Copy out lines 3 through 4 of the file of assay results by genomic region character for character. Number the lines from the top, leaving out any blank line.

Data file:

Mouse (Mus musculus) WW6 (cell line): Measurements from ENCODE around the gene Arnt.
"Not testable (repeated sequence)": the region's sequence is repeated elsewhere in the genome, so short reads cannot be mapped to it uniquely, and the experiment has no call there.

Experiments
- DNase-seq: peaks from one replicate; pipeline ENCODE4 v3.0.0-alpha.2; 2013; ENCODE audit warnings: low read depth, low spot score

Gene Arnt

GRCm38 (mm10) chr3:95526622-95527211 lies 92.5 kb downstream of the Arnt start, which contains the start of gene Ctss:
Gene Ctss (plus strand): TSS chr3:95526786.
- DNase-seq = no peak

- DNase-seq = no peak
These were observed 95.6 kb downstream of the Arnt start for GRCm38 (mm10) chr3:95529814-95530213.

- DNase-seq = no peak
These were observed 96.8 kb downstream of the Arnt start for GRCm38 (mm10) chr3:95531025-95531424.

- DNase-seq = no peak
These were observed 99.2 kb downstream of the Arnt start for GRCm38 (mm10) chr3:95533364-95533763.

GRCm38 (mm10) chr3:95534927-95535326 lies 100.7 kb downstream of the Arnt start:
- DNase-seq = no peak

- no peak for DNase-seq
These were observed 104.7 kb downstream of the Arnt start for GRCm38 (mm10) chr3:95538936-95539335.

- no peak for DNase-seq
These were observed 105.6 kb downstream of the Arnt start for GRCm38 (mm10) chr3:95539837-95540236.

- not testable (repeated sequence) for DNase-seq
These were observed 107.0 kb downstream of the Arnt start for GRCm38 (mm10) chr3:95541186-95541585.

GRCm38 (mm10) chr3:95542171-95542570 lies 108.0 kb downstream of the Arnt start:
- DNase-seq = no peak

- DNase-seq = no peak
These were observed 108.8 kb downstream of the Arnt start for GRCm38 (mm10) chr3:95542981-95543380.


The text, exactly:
Experiments
- DNase-seq: peaks from one replicate; pipeline ENCODE4 v3.0.0-alpha.2; 2013; ENCODE audit warnings: low read depth, low spot score